According to most pundits, the defining moment of the Atlanta Hawks’ offseason was the loss of DeMarre Carroll. Carroll broke out offensively during the playoffs, scoring 14.6 points per game to keep the Hawks afloat in the first two rounds. Combine that with his very good perimeter defense, and he earned himself a whopping $60 million contract over four years with the Toronto Raptors.
But what went under the radar was all the additions the team made to improve its bench, moves that would hopefully mitigate the loss of the Junkyard Dog.
The Hawks acquired Tiago Splitter for peanuts from the San Antonio Spurs, 7’3″ Walter Tavares came over from Spain, Tim Hardaway Jr. was acquired on draft night in a (presumably) win-now trade and Justin Holiday brought over his championship experience from the Golden State Warriors, even if the defensive-minded wing hardly played during the postseason.
Plus, Thabo Sefolosha was returning after an injury-plagued second half of the season. A defensive stud, Sefolosha’s on-court net rating in 2014-15 was plus-11.4. When Thabo was on the bench or injured, that number dropped to plus-3.9. Whether he would start or come off the bench, his presence would at least provide more depth.
Leaving the team to make room for the additions were Pero Antic, Elton Brand, John Jenkins and Austin Daye. The latter three of those players barely saw the court, and most Hawks fans were sick of seeing Antic in the rotation by the time the playoffs rolled around.
Below is a real stretch of play that happened for Atlanta’s first big man off the bench last season:
Naturally, I was intrigued to see how head coach Mike Budenholzer would work with a new, significantly more talented bench in 2015-16.
So far, the results have been disappointing for the 2-1 Hawks, but actually more weird than disappointing.
Hardaway was on the inactive list for the first game and was then a DNP-CD for the next two contests, including a game in which Atlanta was without starting 2-guard Kyle Korver and ended up playing only nine guys. He’s now back to the inactive list for Sunday’s game.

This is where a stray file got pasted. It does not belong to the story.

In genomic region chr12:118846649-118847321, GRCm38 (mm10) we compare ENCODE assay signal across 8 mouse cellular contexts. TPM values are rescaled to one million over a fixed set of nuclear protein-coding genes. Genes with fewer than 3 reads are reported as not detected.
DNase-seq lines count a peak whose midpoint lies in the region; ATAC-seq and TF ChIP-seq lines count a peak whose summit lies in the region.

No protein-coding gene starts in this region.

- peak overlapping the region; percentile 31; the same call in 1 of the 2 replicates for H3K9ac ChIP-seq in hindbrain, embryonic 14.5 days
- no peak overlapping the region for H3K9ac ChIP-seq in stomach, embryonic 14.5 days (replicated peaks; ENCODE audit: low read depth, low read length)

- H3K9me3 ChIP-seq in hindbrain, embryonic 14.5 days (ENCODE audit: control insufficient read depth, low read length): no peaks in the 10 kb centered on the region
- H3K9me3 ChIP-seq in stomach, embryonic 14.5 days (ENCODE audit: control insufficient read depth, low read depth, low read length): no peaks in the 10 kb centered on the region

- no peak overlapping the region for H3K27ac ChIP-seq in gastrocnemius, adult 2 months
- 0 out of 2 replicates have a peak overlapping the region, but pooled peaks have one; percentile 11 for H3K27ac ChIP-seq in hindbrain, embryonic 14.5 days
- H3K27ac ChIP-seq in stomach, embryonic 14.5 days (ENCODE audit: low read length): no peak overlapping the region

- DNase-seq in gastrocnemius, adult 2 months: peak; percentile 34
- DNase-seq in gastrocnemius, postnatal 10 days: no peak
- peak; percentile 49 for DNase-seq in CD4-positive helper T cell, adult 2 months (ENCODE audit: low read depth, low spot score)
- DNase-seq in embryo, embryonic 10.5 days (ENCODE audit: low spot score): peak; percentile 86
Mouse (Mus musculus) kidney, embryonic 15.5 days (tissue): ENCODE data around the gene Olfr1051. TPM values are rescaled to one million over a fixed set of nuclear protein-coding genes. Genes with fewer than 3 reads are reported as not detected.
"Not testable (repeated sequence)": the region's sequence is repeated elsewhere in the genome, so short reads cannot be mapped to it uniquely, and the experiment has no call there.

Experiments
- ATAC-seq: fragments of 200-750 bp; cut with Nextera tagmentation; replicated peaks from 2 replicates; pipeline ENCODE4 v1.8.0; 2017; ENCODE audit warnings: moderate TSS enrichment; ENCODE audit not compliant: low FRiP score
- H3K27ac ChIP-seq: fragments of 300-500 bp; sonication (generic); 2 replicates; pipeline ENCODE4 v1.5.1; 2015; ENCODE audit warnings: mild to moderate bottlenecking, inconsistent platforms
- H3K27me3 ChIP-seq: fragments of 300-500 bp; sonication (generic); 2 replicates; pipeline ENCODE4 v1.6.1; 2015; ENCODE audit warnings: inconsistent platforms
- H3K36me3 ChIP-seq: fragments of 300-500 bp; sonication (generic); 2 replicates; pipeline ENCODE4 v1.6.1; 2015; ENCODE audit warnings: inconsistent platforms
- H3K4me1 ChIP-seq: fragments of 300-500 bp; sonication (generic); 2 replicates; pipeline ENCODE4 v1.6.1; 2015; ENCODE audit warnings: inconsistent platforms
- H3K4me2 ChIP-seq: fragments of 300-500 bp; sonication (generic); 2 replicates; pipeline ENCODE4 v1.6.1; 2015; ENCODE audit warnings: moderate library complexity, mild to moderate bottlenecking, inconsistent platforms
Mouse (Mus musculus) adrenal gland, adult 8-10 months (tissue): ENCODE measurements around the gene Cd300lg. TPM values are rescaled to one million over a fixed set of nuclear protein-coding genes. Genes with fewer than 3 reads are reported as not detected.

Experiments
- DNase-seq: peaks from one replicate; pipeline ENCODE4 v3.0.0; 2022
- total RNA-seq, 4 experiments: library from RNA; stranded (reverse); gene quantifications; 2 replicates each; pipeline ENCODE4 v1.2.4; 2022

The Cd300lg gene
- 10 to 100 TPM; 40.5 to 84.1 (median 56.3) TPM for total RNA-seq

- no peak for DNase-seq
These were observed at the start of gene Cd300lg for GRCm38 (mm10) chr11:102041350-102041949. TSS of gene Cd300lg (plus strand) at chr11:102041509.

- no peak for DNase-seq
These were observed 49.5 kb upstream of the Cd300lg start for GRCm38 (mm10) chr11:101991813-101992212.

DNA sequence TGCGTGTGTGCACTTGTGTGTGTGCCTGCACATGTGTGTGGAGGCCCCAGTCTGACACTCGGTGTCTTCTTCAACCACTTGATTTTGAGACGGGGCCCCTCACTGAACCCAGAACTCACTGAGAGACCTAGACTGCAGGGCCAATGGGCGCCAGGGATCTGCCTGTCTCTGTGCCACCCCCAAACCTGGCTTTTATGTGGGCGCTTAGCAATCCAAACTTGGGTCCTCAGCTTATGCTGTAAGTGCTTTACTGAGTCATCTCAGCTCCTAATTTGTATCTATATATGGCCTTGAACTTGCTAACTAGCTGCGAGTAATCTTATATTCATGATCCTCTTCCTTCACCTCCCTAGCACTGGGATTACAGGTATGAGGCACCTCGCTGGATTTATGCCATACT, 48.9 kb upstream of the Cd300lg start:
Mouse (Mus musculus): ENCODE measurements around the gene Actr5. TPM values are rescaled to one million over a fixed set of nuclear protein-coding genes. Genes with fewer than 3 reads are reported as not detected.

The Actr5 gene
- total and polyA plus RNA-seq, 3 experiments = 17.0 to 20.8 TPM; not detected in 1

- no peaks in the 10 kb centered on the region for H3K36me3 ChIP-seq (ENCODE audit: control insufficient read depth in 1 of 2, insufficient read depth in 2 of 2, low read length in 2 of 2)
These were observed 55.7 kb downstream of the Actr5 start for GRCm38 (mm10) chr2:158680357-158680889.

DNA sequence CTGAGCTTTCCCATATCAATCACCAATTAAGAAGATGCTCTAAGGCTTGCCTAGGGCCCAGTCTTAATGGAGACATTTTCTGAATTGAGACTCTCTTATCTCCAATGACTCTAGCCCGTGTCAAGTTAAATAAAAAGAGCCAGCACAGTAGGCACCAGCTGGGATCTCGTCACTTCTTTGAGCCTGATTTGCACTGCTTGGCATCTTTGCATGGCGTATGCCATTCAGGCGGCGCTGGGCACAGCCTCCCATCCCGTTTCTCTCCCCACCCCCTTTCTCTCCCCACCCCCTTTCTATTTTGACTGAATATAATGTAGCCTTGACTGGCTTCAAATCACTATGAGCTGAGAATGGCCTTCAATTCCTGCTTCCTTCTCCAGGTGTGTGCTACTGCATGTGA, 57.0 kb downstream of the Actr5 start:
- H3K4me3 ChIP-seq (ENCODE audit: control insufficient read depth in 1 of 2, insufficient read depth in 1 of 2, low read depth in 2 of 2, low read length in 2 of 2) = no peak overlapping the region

Coach Bud and the rest of the front office knew about his defensive struggles and shoot-first mindset when they gave up a valuable first-round pick to get him, right? Is sitting him out a way for Bud to motivate the 23-year-old shooting guard to play harder (or smarter) in practice?
Before the Hawks’ second game, Budenholzer insisted it’s not because he doesn’t like Hardaway as a player, per the Atlanta Journal-Constitution‘s Chris Vivlamore:
“We’ve got a group of wings who are all fighting for opportunity,” Coach Bud said. “They’ve all done things well in the preseason. You have to make some hard decisions. [Hardaway] is somebody we feel strongly about. He’s going to be good for us.”
I’m not going to definitively judge Budenholzer for this move, because he obviously sees what’s going on behind the scenes, and I don’t. But it would be nice to see Hardaway get some sort of burn soon to find confidence and an offensive rhythm, two things needed for a microwave scorer cut out of the same cloth as J.R. Smith and Nick Young.
Holiday has also gotten two DNP-CDs, and he was also supposed to be a key rotation piece due to his 3-and-D skill set. When he did play against the New York Knicks, he scored just two points on two shots in 13 minutes and failed to register a rebound, assist, steal or block.
The key beneficiary of the available minutes has been Lamar Patterson. A 2014 second-round pick of the Hawks, the 6’5″ wing got Atlanta’s last roster spot after a strong preseason, and he’s surprisingly emerged as the team’s No. 1 swingman off the bench.
Sure, Patterson works really hard and does several productive things on the floor within Atlanta’s system. But he’s not as athletic or skilled as Hardaway or Holiday, and nobody would’ve predicted he would play 60 minutes through the Hawks’ first three games.
Looking down the road, a hypothetical rotation of Kyle Korver, Kent Bazemore, Thabo Sefolosha and Lamar Patterson isn’t capable of holding down the wing position for a team that hopes to contend for a NBA title. Thankfully for the Hawks, I don’t anticipate this will become a permanent thing, as Bud’s surprising early moves are probably just a motivator for Hardaway and Holiday.
In terms of interior players, Splitter hasn’t been terrible in his new digs, but he’s mostly failed to bring the much-needed inside presence Hawks fans were expecting. He’s averaged 3.0 rebounds in 18.3 minutes per game so far, which is extremely emblematic of Atlanta’s 29th-ranked differential on the boards (minus-12.4 rebounds per game) through three games.
Tavares, meanwhile, has played only one total minute through three games after getting more than 17 minutes of burn during the preseason. The Hawks will have to use his size at some point, because they can’t expect to continue winning two-thirds of their games while getting killed on the boards every night.
Yes, it’s frustrating to see so little from Atlanta’s new toys off the bench early in the season, but we’ll just have to let the NBA’s 2014-15 Coach of the Year do his job.
The Hawks are only three games into their season, after all.